Make an appointment to register a birth
To make an appointment to register a birth at South Tyneside Register Office, call 0191 427 7000 (Monday to Friday, 8am to 8pm and Saturday 9am to 1pm).
Outside of the above times, call 0191 455 6111.
For all other enquiries, call the Register Office on 0191 424 6350.
When booking an appointment, let us know if you would like to make use of the Tell Us Once service.
How much does it cost to register a baby?
There is no cost to register your baby. The only charge is if you purchase a full birth certificate, that includes details of the child's parents or a short birth certificate, this certificate shows the baby's forename(s) and surname, sex, date of birth and district of birth only. The Registrar will advise you of the current fees.
Where do I register a birth?
All babies born in South Tyneside, whether at home or in hospital, must be registered in person at the register office within 6 weeks of the birth. You do not need to bring anything with you, but will be asked to provide certain information about the mother, father and baby.
You can do this at the register office in the district where the birth occurred. Alternatively, you can go to any register office in England and Wales and make a declaration of the particulars required for registration purposes.
Once the registration has taken place further birth certificates can be purchased.
Who can register the birth?
If the parents are married to each other at the time of the birth, either the mother or the father can register the baby. However, if the parents are not married to each other at the time of the birth, the father's details can only be entered in the register in the following circumstances:
- Where the mother and the father attend together before the Registrar to register the birth and both sign the register
- Where the father is unable to attend with the mother it is possible for him to make a statutory declaration in the presence of a Justice of the Peace, Solicitor, Commissioner for Oaths or Magistrate confirming that he is the father, which the mother should produce to the Registrar (copies of this form can be obtained from any Register Office in England and Wales)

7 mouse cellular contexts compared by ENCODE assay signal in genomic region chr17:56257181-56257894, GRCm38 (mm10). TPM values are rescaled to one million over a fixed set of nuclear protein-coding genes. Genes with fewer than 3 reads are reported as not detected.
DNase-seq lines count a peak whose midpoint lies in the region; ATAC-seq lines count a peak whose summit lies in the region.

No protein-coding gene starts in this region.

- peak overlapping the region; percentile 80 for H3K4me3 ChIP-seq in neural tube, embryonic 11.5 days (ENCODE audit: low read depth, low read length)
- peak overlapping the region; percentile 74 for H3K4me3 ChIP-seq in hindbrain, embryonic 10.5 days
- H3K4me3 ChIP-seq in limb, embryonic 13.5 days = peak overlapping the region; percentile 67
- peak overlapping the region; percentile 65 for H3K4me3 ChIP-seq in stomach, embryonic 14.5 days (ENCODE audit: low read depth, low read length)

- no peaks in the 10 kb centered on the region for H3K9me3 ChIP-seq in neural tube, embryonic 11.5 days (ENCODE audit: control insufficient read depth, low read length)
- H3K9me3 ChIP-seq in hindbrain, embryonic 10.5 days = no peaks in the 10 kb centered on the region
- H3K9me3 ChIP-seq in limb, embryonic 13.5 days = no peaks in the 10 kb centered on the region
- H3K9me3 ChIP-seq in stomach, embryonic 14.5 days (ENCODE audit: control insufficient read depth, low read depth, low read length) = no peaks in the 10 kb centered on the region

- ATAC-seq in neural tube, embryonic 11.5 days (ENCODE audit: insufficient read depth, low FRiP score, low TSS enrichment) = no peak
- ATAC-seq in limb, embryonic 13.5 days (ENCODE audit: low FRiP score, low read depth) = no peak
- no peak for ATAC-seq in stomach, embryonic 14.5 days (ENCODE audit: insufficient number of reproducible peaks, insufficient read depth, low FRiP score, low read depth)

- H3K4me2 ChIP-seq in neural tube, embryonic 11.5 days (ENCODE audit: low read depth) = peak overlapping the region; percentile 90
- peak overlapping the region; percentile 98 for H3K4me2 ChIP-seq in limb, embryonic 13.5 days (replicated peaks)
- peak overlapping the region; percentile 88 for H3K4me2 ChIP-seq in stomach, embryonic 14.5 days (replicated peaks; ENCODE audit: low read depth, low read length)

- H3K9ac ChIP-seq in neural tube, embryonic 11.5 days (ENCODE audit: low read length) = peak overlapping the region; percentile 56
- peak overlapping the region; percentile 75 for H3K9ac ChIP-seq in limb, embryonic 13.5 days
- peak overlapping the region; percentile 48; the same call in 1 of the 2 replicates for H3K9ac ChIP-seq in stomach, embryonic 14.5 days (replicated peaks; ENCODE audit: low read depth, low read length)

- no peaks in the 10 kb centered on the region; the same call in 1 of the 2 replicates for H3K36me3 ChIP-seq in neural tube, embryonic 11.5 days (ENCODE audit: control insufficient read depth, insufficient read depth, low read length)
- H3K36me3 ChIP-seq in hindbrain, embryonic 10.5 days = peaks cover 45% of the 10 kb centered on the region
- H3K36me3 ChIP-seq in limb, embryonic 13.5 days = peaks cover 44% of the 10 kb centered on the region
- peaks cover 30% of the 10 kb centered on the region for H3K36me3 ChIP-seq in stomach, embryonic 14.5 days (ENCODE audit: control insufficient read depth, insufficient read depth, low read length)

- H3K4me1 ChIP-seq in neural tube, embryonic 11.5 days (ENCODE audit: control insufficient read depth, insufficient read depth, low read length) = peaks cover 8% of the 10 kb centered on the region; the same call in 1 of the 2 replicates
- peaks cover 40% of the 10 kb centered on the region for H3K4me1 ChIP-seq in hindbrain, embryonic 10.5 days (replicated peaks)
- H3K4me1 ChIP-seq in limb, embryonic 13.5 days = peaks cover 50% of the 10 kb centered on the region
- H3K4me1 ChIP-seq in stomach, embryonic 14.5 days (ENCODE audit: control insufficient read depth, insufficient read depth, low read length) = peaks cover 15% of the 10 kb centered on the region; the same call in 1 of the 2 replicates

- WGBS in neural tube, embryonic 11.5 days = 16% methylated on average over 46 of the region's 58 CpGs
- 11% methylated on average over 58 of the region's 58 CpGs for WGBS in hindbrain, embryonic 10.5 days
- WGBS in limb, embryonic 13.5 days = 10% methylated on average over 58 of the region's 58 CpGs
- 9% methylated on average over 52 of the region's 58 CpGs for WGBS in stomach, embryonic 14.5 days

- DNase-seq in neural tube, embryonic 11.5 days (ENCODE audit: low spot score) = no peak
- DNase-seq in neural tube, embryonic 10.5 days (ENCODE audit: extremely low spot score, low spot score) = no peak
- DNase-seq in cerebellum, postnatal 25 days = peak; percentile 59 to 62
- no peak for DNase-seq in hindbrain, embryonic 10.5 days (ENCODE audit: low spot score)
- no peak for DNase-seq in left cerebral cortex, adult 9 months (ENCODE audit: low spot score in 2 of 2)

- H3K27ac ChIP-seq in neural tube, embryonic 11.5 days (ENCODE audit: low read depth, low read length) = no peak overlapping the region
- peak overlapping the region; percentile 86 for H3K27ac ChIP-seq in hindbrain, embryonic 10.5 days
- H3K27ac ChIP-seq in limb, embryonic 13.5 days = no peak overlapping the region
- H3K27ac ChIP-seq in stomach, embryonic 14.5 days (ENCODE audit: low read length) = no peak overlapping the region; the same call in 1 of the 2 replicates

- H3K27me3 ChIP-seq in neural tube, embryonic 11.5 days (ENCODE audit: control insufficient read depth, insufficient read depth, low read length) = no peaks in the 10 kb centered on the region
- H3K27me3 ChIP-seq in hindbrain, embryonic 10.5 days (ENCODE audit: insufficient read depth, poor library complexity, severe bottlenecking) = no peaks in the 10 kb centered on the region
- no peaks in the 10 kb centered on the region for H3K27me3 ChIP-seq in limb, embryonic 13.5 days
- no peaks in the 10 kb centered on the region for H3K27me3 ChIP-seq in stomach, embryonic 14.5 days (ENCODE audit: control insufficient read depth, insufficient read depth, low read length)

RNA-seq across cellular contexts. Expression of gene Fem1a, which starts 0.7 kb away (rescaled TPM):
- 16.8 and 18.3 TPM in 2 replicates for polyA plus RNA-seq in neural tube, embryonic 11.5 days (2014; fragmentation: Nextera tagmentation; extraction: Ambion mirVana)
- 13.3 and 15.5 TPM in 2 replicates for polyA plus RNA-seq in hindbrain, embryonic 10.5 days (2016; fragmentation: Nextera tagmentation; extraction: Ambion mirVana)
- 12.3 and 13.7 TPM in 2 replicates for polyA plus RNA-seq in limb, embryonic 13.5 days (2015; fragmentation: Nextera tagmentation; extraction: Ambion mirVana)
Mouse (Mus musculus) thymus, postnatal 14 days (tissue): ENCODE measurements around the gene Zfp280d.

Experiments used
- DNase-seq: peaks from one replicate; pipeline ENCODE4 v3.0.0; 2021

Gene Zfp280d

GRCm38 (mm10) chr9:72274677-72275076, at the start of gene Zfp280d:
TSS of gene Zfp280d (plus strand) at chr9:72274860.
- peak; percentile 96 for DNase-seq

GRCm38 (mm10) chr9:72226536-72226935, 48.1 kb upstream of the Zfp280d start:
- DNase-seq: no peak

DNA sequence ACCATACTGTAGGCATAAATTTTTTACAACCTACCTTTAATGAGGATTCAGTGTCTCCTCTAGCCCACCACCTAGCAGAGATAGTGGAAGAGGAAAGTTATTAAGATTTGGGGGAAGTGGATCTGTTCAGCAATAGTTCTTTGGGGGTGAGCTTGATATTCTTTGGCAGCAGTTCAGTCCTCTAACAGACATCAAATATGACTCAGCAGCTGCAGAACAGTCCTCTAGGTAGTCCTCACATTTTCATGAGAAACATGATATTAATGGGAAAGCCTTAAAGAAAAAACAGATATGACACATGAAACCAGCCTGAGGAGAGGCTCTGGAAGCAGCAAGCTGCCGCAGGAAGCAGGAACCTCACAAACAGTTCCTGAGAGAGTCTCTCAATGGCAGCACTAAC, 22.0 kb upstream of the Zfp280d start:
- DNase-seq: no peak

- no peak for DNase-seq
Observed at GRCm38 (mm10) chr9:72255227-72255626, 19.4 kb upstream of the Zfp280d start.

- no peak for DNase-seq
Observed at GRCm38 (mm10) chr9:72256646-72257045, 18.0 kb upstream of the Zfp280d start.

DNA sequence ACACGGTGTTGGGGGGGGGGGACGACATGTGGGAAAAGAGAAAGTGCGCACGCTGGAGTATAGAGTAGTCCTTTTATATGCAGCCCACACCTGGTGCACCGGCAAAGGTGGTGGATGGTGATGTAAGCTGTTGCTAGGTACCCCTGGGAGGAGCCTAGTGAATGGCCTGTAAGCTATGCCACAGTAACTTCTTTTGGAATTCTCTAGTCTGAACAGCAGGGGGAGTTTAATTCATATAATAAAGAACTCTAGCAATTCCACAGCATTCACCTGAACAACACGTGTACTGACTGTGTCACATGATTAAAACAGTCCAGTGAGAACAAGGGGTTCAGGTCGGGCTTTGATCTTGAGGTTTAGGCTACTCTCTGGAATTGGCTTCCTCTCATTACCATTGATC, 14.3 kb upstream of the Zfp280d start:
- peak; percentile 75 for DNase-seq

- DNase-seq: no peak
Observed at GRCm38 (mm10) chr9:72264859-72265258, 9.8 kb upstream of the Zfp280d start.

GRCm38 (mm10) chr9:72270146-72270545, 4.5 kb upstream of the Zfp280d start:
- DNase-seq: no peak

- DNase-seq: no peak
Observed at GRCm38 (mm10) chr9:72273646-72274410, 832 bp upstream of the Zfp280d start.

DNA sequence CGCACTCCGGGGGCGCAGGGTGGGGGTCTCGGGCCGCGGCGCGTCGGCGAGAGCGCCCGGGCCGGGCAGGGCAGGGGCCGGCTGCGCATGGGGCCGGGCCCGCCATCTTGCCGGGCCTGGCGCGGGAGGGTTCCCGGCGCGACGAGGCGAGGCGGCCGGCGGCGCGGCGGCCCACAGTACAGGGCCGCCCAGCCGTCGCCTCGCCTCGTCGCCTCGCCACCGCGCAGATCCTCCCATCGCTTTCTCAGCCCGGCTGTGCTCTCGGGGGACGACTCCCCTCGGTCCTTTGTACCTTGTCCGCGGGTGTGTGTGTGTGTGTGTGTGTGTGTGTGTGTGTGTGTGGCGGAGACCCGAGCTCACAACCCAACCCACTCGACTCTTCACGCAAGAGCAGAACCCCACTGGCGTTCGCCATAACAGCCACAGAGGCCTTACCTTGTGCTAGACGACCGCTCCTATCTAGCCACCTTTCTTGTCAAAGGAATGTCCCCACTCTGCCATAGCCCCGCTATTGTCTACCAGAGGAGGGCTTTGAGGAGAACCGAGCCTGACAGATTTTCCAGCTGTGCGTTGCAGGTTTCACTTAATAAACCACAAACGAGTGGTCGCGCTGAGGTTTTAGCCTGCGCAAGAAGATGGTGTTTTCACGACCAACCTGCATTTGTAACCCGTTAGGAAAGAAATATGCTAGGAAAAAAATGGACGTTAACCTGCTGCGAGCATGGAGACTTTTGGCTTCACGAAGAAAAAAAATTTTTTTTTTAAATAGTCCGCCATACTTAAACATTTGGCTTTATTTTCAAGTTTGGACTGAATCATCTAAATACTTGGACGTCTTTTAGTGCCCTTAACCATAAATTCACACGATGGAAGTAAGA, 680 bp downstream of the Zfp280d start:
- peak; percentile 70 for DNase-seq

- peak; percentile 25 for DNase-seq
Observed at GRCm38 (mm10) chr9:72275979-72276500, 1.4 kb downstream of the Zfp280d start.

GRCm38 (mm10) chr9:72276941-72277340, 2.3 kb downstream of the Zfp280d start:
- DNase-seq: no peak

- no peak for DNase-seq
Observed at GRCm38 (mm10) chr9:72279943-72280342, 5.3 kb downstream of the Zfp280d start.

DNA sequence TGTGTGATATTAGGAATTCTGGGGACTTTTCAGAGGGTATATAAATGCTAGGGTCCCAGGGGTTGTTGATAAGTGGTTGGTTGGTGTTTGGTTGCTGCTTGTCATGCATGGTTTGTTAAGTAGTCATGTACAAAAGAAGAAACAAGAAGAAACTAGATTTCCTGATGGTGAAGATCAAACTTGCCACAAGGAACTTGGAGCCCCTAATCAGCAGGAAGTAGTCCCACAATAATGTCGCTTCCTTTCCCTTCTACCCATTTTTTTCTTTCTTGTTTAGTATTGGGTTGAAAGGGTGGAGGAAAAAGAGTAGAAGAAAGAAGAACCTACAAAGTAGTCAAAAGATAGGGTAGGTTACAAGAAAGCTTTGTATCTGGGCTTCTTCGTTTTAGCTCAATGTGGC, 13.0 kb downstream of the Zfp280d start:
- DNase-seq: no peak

- Where the mother is unable to attend the office with the father, it is possible for her to make a statutory declaration, in the presence of (the aforementioned authorities) confirming the name of the father, which the father should produce to the Registrar
- Where either parent has obtained a relevant court order which should be produced to the Registrar who will advise you further.
The mother can register the birth on her own but the father's details will not be recorded in the register. There are circumstances in which other people may be legally qualified to register the birth. However, these are unusual and you should contact the register office for advice.
Please remember one of the parents must register the birth in person. They cannot ask a friend or relative to register the birth on their behalf.
What do I need to register a baby?
You do not need to bring anything when you come to register your baby. As long as the child was born in South Tyneside, either at home or in the Maternity Hospital, South Shields we will have a notification from the Health Authority telling us where and when the birth took place.
However, if you come to register the baby within a couple of days after the birth it would be helpful to bring the baby's hospital tag with you as we will have to confirm the date of birth with the maternity unit. It is not necessary to bring the baby with you.
What the registrar will need to know?
- The date and place of the birth. If the birth is one of twins, triplets, etc the time of each baby's birth will also be required
- The sex of the child
- The forenames and surname the baby will be brought up in. If the parents are not married to one another, great care must be taken when choosing the child's surname
- The father's forenames and surname, and any previous names he may have had
- The father's date and place of birth
- The father's occupation at the time of the baby's birth, or if he is not working, his previous occupation
- The mother's forenames and surname, and any previous names she may have had. Her maiden surname will also be required if she is or has ever been married
- The mother's date and place of birth